parricide


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parricide

1 the act of killing either of one's parents.
2 a person who kills his parent.

PARRICIDE, civil law. One who murders his father; it is applied, by extension, to one who murders his mother, his brother, his sister, or his children. The crime committed by such person is also called parricide. Merl. Rep. mot Parricide; Dig. 48, 9, 1, 1. 3, 1. 4.
     2. This offence is defined almost in the same words in the penal code of China. Penal Laws of China, B. 1, s. 2, Sec. 4.
     3. The criminal was punished by being scourged, and afterwards sewed in a sort of sack, with a dog, a cock, a viper, and an ape, and then thrown into the sea, or into a river; or if there were no water, he was thrown in this manner to wild beasts. Dig. 48, 9, 9; C. 9, 17, 1, 1. 4, 18, 6; Bro. Civ; Law, 423; Wood's Civ. Law, B. 3, c. 10, s. 9.
     4. By the laws of France parricide is the crime of him who murders his father or mother, whether they, be the legitimate, natural or adopted parents of the individual, or the murder of any other legitimate ascendant. Code Penal, art. 297. This crime is there punished by the criminal's being taken to the place of execution without any other garment than his shirt, barefooted, and with his head covered with a black veil. He is then exposed on the scaffold while an officer of the court reads his sentence to the spectators; his right hand is then cut off, and he is immediately put to death. Id. art. 13.
     5. The common law does not define this crime, and makes no difference between its punishment, and the punishment of murder. 1 Hale's P. C. 380; Prin. Penal Law, c. 18, Sec. 8, p. 243; Dalloz, Dict. mot Homicide.

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In the laws of the early Roman Republic, moreover, the parricide, along with a few other types of criminals, was proscribed as a homo sacer: a man devoted to the chthonic gods for destruction, who anyone could legally kill, but no one could sacrifice.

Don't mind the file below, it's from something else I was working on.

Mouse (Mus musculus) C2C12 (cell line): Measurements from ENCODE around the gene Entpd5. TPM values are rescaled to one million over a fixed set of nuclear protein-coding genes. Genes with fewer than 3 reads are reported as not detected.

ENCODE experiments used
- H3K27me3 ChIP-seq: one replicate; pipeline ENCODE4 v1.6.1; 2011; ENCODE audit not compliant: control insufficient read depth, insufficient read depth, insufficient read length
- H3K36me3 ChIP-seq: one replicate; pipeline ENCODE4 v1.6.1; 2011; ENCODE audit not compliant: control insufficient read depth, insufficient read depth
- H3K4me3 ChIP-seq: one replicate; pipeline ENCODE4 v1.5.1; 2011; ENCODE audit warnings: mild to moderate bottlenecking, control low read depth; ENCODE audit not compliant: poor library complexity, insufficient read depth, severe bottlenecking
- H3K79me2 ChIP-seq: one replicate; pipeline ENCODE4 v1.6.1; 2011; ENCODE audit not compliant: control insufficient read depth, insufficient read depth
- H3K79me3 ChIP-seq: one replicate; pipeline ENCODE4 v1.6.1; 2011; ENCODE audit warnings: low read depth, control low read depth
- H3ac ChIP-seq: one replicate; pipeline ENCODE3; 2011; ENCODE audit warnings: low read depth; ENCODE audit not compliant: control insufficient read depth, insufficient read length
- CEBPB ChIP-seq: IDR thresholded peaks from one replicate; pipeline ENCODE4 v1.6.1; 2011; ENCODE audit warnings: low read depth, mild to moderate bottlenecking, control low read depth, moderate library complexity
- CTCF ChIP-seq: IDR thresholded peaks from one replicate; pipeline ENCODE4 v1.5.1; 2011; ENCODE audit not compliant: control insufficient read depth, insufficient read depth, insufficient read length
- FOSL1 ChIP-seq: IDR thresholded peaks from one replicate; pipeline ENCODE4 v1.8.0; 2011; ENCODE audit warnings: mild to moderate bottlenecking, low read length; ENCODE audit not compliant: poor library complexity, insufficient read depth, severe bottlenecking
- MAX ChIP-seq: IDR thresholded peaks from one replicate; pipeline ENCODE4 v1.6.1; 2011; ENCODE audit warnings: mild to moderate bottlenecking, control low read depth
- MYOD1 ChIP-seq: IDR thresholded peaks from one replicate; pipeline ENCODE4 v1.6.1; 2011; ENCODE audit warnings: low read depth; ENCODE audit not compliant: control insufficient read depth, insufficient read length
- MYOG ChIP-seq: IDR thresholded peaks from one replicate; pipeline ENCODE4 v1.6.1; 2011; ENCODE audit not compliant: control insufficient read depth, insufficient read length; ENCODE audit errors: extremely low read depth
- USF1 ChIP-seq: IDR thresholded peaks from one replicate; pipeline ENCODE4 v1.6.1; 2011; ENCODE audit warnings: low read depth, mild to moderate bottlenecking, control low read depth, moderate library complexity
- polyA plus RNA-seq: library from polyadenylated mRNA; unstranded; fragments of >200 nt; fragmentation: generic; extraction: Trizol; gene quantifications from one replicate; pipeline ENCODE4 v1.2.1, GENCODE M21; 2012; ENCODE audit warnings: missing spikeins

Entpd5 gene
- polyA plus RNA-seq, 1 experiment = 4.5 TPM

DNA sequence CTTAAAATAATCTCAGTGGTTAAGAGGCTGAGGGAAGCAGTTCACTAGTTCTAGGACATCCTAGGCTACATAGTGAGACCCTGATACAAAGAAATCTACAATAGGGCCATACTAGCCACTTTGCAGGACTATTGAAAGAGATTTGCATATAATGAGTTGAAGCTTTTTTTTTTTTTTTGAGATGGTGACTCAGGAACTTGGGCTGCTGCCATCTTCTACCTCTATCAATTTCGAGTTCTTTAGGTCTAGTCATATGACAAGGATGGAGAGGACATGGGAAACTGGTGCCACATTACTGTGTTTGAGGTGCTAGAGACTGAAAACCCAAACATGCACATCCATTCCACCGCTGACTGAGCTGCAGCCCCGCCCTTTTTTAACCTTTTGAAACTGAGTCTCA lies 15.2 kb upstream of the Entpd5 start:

However, parricide is a heinous crime that would seem to require retribution.
Le parricide realise par l'union fraternelle a mene au sentiment de culpabilite de l'humanite.
In the Parricide Case, the Supreme Court listed several reasons for reconsideration of the issue: the earlier case that upheld the provision indicated a concern that this provision might be too harsh; the Supreme Court had denied its application when there were mitigating circumstances; this provision, enacted before the Japanese Constitution, served the philosophical goal of securing respect for parents by imposing heavier criminal punishment, a tradition which came to be rejected in many countries; and this provision was not included in the new draft of the Criminal Code.
The sex of the victims and perpetrators needs to be carefully considered when reviewing characteristics of those who commit parricide.
Three years deep into her long-term project of researching and depicting teenage American girls who'd committed parricide, McCarty had set out for the sites where the killings had occurred.
In the private horror of the Greek story Oedipus, by his incest and parricide, loses the power to make meaning when he loses his power to name Jocasta, their children, even himself in his relationship to them:
Taking Young's study further, the objective here was to examine the correlations between parricide rates and criminal violence rates in Canada.
For many, parricide - the act of murdering one's parents-is society's most shocking crime.
If the target is the father, and the weapon parricide, then parricide also leads simply to the father's replacement by God-the-Son.
Here is an example: Kirsch tells us that "what is ultimately most interesting about the motifs of parricide and necromancy in Macbeth," is their conjunction in Macbeth's mind.
Denyer never mentions the discussion of parricide on Father Parmenides at 241d, nor the crucial claim at 251a that it is necessary to show how one thing can be called by many names.